Though he wasn’t getting into games, the Kraken didn’t want to risk sending Borgen through waivers to the AHL; so he remained in NHL purgatory.

“He’s such a competitive person, he’s going to wait it out,” said Motzko. “They couldn’t send him down. He was waiting for his opportunity…. He’s going to make his mark. He’s going to let the coaching staff know he’s there. And I wouldn’t bet against him finding and everyday spot in the lineup.”

The Kraken knew Borgen had value; but the Moorhead, Minnesota native has always been on that peripheral, always on the brink of being a part of something that could show his worth.

In his first 16 games with the Kraken, Borgen has posted just a goal and an assist. Every game, though, he’s seemed to have a moment that stands out. Most of the time it’s been little plays, a blocked shot, a big hit to change possession in the neutral zone, a stretch pass that leads to an offensive chance on the rush.

“He works extremely hard and practices hard, obviously put in the time,” said Giordano. “Didn't get into (games) there for a while, but he stuck with it and worked hard. And now he's getting into games and getting rewarded with playing well, he's contributed, he’s a guy who can really speed it up.”

While the Kraken have dealt with injuries and COVID issues on the blue line, Borgen forced himself into the conversation. In the past two months he hasn’t been an afterthought, and while the lineup issues have necessitated another D-man, there’s been nights where he was the choice over Fleury or Jeremy Lauzon.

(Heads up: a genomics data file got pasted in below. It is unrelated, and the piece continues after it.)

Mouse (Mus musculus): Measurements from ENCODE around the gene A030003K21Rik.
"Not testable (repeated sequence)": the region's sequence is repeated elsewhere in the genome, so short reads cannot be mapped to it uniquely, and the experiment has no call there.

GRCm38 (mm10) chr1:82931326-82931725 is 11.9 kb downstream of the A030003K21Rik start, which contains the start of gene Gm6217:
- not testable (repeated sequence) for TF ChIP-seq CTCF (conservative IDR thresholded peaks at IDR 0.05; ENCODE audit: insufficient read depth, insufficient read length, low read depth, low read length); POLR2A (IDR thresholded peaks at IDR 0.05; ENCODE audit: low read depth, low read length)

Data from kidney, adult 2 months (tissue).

Borgen was a part of the 2018 USA Olympic team, along with current Kraken teammate Ryan Donato. He was the only collegiate defenseman selected to the roster, and he didn’t get into a single game.

So when he was on the outside of yet in the center of a major hockey moment again in Seattle, it was a familiar feeling. He made the roster of the first Seattle Kraken team ever, yet spent the first 25 percent of the season on the cusp of participating.

It’s a moment Borgen has fought for his entire hockey career, just to participate in the moment at all.

“I felt good coming to training camp, practicing, and then just wasn’t playing,” said Borgen. “You get extra work after practice, but nothing is like game shape. Once you're playing games, and you kind of get back into it after a couple feeling more comfortable and whatnot. I just tried to have a good attitude every day when I came to the rink and stuff because it's not it's not an easy position to be in, Because other people have been in this position before. Just wait it out for my opportunity.”

Borgen has spent his entire career in hockey waiting to exit the outskirts of the kairos of hockey. With the Kraken, he may be doing just that, after years of waiting his turn.

Maybe that’s where the mean streak comes from.

“It’s just playing hockey,” he said. “You might feel a little nerves, when you get back in, the first couple of shifts. But once that shift is over, it all goes away.”

The nerves seemed to dissipate in that first 1:42 for Borgen as a member of the Kraken. He cemented himself as a part of their first season, and perhaps now with the opportunity to make an impact, beyond being a name listed next to a moment in history.